Coronavirus symptoms have been shown to differ in severity from person to person. And the World Health Organisation (WHO) and Centers for Disease Control and Prevention (CDC) offer more extensive lists of symptoms, which include diarrhoea, a sore throat and muscle aches.
Recently, scientists have looked into the long-term effects of the COVID-19 virus, with thousands of people experiencing post-coronavirus complications.
More than half of coronavirus patients suffer persistent fatigue, regardless of the seriousness of their infection, according to a new study.
The study, carried out by researchers at Trinity College in Dublin, found 52 percent of their 128 participants experienced ongoing tiredness and exhaustion, even 10 weeks after recovering from the virus.
The participants were typically aged 50 and 54 percent of them were female.
Two thirds of those who experienced continuing fatigue were also female.
The authors concluded: “Our findings demonstrate a significant burden of post-viral fatigue in individuals with previous Sars-CoV-2 infection after the acute phase of COVID-19 illness.
“This study highlights the importance of assessing those recovering from COVID-19 for symptoms of severe fatigue, irrespective of severity of initial illness.”
COVID-19 symptoms can sometimes persist for months, according to the Mayo Clinic.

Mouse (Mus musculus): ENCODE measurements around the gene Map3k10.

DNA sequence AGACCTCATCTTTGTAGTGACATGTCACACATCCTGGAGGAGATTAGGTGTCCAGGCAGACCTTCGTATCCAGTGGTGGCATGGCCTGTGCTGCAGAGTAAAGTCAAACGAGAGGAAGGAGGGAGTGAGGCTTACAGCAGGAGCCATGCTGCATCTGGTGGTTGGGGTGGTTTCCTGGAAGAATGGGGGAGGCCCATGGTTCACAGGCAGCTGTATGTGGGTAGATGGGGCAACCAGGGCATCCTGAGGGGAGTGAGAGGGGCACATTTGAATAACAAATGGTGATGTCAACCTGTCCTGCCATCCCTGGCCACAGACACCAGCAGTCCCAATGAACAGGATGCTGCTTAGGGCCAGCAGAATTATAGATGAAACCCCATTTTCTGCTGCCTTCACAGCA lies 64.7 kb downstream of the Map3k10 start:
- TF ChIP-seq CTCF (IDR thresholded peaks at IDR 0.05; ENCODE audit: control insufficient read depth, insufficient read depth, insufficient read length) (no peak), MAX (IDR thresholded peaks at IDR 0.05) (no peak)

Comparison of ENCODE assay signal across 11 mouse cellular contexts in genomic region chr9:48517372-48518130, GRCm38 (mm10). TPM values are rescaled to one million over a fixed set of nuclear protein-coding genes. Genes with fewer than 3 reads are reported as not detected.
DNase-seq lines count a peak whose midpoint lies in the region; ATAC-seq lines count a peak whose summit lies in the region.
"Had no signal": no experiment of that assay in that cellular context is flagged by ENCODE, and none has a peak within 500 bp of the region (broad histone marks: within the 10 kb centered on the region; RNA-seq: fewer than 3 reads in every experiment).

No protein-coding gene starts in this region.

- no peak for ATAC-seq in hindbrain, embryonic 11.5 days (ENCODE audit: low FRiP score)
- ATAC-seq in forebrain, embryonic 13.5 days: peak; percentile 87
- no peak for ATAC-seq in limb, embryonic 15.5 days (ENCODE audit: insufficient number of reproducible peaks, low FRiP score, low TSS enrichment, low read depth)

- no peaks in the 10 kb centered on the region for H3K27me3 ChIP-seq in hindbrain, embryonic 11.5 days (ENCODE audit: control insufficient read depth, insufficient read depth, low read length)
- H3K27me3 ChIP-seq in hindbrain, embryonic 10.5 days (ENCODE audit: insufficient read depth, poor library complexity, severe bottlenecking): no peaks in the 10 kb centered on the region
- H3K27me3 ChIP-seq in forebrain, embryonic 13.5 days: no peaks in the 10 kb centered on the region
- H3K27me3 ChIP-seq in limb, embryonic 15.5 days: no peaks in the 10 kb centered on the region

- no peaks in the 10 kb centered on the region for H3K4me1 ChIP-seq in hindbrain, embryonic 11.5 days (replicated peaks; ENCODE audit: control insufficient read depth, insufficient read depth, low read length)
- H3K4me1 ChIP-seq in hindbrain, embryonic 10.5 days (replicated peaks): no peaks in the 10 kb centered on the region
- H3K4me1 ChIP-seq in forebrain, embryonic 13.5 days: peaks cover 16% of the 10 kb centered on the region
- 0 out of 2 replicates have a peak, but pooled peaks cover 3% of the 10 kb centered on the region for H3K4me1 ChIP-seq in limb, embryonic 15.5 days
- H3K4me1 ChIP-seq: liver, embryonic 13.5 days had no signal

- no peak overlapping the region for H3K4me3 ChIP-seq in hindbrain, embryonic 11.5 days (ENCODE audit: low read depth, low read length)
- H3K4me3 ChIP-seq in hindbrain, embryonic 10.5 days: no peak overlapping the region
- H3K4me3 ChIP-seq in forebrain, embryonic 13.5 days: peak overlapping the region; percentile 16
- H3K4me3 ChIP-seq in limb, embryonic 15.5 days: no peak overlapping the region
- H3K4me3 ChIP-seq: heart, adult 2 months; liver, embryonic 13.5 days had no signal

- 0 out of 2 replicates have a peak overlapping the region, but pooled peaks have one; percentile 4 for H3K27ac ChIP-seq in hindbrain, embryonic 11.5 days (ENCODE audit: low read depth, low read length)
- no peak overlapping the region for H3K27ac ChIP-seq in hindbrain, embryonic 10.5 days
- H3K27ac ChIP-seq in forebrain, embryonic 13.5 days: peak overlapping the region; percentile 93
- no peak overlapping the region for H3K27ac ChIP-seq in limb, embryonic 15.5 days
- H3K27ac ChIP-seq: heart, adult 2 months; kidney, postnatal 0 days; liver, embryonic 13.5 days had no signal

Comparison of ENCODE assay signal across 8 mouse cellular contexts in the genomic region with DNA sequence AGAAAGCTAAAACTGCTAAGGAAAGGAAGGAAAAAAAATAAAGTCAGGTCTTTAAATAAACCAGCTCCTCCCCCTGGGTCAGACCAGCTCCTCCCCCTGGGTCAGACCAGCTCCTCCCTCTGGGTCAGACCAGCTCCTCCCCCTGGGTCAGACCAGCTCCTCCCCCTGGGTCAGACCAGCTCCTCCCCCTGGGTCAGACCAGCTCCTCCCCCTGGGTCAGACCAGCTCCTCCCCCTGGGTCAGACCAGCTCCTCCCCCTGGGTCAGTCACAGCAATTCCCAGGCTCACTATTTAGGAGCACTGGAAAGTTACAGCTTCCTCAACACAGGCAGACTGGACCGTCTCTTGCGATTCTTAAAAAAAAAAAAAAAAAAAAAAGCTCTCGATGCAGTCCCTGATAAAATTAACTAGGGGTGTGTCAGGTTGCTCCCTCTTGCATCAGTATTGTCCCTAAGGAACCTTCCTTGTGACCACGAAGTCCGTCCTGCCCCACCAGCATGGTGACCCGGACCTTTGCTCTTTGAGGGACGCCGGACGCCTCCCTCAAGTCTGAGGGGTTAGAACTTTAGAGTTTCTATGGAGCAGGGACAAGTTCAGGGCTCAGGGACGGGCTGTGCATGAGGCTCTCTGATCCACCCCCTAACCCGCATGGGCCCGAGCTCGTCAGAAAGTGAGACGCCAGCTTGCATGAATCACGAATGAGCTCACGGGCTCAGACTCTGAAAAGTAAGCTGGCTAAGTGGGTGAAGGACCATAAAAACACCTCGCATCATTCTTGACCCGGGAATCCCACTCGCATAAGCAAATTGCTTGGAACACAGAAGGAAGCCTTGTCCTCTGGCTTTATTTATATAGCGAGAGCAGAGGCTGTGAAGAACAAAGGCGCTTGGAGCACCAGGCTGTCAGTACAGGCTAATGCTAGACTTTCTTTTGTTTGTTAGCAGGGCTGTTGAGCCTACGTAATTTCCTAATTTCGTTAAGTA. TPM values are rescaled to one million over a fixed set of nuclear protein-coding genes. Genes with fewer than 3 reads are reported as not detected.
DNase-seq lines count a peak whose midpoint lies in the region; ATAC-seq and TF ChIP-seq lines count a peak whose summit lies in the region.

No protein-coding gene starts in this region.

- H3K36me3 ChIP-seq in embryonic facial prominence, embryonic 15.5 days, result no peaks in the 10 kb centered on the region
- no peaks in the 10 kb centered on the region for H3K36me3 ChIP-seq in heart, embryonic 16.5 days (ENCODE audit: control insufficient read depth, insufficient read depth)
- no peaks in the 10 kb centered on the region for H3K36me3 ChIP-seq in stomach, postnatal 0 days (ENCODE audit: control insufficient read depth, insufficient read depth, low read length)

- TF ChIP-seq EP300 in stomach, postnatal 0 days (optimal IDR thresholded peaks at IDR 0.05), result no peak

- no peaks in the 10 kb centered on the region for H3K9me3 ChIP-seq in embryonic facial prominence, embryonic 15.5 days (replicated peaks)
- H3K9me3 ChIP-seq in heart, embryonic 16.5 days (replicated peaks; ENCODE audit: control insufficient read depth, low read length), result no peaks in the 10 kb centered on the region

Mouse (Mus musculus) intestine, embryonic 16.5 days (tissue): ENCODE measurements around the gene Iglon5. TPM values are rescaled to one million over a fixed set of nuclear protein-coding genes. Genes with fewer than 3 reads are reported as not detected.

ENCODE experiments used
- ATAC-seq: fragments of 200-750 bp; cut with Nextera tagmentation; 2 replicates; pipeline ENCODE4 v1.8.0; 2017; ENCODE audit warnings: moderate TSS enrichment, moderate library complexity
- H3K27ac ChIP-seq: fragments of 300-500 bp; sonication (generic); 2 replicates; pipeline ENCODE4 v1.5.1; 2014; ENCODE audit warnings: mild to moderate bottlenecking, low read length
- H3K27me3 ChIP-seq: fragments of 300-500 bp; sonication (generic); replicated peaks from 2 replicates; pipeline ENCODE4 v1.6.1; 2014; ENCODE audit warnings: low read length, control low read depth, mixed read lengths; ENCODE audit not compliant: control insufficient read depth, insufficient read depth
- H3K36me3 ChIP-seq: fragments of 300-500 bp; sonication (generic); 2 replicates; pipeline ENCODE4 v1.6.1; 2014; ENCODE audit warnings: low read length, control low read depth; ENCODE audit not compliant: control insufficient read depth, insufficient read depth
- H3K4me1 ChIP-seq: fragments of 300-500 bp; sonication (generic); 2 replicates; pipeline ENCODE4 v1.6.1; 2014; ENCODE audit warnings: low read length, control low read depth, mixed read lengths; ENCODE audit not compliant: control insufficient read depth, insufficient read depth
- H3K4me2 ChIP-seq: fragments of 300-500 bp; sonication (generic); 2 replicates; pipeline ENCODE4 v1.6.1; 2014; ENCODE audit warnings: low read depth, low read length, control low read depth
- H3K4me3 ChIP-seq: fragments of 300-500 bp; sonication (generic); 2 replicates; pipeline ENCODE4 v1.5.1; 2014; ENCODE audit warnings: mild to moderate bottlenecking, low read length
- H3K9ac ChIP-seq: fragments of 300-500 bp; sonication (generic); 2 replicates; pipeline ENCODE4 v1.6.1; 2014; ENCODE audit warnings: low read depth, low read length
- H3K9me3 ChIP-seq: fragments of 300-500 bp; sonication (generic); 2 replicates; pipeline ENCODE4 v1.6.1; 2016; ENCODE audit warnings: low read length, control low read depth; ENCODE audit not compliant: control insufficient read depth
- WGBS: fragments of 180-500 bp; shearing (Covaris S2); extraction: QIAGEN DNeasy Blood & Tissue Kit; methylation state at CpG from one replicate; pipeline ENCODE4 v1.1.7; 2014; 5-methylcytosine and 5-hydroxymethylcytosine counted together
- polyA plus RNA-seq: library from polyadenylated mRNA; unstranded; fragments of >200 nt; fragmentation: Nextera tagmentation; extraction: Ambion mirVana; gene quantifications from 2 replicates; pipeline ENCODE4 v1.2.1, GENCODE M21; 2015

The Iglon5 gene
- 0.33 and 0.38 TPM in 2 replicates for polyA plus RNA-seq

And the virus can damage the lungs, heart and brain, increasing the risk of long-term health problems.
It explains: “Most people who have coronavirus disease 2019 (COVID-19) recover completely within a few weeks. But some people — even those who had mild versions of the disease — continue to experience symptoms after their initial recovery.
“Older people and people with many serious medical conditions are the most likely to experience lingering COVID-19 symptoms.”
It lists the most common signs and symptoms that linger over time as:
- Shortness of breath
- Joint pain
Tiredness is one of the “most common symptoms” of coronavirus, according to WHO.
It lists this alongside a fever and a dry cough.
Less common signs are listed by WHO as:
- Aches and pains
- Sore throat
- Loss of taste or smell
- A rash on skin, or discolouration of fingers or toes
What to do if you have symptoms of coronavirus
The NHS advises if you experience a high temperature, a new continuous cough or a loss or change to your sense of smell or taste to:
1. Get a test to check if you have coronavirus as soon as possible.
2. Stay at home and do not have visitors until you get your test result – only leave your home to have a test.
Anyone you live with, and anyone in your support bubble, must also stay at home until you get your result.
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